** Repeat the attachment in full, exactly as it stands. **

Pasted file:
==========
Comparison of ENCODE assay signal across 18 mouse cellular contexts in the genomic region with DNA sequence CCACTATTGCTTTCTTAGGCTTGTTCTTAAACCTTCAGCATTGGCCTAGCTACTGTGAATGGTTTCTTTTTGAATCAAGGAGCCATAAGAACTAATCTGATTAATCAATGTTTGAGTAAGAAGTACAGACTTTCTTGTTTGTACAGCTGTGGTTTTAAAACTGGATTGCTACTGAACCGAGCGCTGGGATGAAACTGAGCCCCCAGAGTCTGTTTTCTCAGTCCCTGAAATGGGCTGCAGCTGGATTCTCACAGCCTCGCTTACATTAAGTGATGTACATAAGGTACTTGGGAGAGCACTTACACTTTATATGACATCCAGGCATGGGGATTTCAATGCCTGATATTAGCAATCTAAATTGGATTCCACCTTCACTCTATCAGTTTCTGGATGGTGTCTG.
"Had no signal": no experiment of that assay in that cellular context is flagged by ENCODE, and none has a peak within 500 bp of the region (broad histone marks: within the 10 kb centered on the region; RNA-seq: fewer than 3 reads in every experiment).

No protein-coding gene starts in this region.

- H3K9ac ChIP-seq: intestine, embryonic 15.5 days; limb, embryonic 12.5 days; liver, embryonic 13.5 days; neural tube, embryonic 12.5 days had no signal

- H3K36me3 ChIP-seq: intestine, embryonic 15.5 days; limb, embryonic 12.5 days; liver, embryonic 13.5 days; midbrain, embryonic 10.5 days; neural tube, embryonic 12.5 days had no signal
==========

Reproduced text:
Comparison of ENCODE assay signal across 18 mouse cellular contexts in the genomic region with DNA sequence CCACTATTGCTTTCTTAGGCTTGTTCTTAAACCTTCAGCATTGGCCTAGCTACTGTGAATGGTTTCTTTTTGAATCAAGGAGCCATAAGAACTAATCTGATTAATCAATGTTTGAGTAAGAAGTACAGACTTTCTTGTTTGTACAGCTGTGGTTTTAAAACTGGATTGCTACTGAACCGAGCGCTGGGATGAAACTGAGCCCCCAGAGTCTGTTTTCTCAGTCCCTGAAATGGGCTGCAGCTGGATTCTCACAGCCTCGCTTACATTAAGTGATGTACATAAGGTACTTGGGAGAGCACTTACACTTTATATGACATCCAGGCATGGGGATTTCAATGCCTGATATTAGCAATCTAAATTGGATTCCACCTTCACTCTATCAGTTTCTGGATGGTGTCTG.
"Had no signal": no experiment of that assay in that cellular context is flagged by ENCODE, and none has a peak within 500 bp of the region (broad histone marks: within the 10 kb centered on the region; RNA-seq: fewer than 3 reads in every experiment).

No protein-coding gene starts in this region.

- H3K9ac ChIP-seq: intestine, embryonic 15.5 days; limb, embryonic 12.5 days; liver, embryonic 13.5 days; neural tube, embryonic 12.5 days had no signal

- H3K36me3 ChIP-seq: intestine, embryonic 15.5 days; limb, embryonic 12.5 days; liver, embryonic 13.5 days; midbrain, embryonic 10.5 days; neural tube, embryonic 12.5 days had no signal